Every beetle that you pick off is one less that will be chewing on your leaves and one less that is able to breed and reproduce. With diligence, you can significantly reduce the number of beetles in your immediate area, and if you can get your neighbors and relatives in on a campaign of direct intervention you might even be able to significantly reduce the number of beetles in your immediate locale.
One important thing that battlers of these Beatles usually overlook is the necessity of cleaning up after they have managed to chew up one or more of your plants. What you probably don’t know is that damaged leaves, particularly those damaged by Japanese beetles, emit an odor that is detectable by other beetles that will subsequently home in on it.
For this reason, you should make it a point to prune off any damaged leaves and fruit left behind after their efforts and your efforts to remove the offenders.
By employing removal and repair strategies in this way you can produce a synergistic effect that will deplete the number of beetles in the area and to make it harder for the others to find their way to their erstwhile dinner table.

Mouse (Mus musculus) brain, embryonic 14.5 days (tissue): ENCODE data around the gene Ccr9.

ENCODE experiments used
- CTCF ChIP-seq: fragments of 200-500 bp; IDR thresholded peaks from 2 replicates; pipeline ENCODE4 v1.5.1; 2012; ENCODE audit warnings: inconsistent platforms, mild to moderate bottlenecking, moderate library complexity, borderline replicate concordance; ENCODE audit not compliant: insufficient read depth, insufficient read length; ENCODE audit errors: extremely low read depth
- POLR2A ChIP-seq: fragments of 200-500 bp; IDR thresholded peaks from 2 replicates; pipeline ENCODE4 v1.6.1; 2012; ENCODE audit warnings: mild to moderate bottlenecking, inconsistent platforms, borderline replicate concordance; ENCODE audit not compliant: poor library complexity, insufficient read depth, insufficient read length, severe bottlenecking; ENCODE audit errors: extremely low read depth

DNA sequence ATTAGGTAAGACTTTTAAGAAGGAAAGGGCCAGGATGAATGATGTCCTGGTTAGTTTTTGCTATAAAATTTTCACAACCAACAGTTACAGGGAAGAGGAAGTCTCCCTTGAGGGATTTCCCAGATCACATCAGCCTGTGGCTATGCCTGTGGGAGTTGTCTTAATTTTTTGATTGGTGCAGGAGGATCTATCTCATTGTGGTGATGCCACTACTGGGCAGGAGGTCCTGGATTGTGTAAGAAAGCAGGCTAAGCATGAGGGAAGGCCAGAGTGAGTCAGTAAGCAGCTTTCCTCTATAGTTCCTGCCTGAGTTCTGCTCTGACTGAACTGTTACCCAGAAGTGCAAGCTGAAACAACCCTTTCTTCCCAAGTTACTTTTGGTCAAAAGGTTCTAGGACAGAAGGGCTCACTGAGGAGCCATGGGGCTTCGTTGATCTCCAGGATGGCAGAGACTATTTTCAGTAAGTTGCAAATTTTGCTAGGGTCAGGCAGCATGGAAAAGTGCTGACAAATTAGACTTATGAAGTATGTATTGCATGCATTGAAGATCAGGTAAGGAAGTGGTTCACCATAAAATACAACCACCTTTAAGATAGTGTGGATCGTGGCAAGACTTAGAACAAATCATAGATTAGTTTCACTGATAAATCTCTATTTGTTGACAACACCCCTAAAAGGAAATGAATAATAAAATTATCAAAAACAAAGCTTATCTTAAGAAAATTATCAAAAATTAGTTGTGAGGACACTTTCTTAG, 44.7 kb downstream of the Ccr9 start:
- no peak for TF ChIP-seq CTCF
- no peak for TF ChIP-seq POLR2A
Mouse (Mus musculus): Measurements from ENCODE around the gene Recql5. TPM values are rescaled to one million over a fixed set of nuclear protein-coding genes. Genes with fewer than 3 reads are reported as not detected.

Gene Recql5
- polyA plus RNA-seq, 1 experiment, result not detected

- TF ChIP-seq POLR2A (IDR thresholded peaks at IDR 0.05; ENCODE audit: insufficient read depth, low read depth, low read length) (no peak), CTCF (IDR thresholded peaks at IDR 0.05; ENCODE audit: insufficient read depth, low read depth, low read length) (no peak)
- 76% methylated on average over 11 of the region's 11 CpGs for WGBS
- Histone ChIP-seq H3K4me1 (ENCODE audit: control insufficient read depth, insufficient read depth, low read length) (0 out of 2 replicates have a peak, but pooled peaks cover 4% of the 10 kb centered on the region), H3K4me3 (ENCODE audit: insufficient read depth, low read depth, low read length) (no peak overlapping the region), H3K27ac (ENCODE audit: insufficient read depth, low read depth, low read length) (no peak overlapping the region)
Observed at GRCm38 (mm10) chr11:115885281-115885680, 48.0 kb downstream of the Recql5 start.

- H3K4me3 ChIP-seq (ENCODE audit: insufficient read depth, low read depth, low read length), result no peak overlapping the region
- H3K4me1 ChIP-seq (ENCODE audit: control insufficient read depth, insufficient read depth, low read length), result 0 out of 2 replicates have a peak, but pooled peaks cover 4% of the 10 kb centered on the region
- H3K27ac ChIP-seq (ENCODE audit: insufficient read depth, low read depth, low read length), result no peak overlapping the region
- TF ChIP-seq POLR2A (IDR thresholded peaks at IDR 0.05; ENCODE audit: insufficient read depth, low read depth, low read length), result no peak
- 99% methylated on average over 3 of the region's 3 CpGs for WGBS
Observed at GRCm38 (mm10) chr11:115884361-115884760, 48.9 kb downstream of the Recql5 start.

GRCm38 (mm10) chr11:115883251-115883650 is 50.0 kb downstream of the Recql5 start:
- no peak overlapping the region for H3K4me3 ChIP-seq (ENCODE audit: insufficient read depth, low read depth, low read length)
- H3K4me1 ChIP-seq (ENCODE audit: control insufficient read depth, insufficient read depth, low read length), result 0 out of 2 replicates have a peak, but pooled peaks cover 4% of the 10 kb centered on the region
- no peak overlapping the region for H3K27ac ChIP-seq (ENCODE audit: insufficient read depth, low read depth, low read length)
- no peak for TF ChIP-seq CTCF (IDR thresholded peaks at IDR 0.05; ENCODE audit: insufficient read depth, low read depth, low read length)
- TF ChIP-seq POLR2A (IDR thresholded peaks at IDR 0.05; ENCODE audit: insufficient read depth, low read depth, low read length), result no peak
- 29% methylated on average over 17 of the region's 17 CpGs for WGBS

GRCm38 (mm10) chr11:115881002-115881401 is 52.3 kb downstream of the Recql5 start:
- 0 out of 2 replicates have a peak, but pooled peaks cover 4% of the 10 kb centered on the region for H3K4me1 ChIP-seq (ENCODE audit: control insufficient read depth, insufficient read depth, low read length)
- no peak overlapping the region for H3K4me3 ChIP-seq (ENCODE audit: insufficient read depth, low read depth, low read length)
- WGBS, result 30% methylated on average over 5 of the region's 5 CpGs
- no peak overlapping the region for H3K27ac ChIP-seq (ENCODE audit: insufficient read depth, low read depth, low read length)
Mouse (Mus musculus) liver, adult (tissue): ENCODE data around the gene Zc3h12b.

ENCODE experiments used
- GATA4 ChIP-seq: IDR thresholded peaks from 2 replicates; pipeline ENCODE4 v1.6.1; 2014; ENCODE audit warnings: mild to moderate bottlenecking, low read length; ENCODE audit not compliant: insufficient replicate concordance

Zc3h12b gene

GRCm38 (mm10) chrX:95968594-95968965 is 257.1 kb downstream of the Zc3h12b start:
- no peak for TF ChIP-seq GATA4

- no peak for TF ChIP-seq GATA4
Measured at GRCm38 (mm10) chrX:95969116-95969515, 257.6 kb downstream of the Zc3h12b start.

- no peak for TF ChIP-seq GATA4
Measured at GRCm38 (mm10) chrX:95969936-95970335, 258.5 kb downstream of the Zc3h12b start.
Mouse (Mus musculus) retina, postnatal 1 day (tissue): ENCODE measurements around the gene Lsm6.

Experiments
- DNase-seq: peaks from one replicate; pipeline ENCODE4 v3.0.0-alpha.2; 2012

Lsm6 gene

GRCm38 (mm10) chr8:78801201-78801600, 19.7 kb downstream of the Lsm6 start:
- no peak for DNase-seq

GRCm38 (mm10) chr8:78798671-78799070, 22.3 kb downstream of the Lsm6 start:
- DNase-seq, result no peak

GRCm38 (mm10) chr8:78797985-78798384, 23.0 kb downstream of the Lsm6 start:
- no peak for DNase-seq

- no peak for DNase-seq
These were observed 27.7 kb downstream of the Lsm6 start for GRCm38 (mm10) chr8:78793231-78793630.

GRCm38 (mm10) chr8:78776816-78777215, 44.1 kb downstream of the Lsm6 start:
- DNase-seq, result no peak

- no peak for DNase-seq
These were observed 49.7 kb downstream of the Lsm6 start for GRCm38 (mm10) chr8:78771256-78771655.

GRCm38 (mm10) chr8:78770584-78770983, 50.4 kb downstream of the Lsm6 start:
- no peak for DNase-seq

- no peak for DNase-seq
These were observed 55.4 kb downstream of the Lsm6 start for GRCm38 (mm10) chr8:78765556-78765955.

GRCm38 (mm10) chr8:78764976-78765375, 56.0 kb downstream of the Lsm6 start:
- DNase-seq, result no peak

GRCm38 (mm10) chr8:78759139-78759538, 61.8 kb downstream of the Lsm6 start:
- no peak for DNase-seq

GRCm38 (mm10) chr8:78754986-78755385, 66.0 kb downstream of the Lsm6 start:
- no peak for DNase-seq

As always, it is possible to poison Japanese beetles just like you would any other insect pest. They are just insects, with a pretty conventional biology compared to others in their genus.
Both pyrethrin and carbaryl-based toxins are effective against them. By treating usually affected plants or likely targets, it is possible to protect them from the predations of these beetles.
However, pesticides and especially wide spectrum, non-specific pesticides in particular always present a serious trade-off: they don’t just kill Japanese beetles or target pests.
Pretty much every insect and many Crustaceans that come into contact with the toxin will be affected and die, and most sadly this includes beneficial, helpful insects too.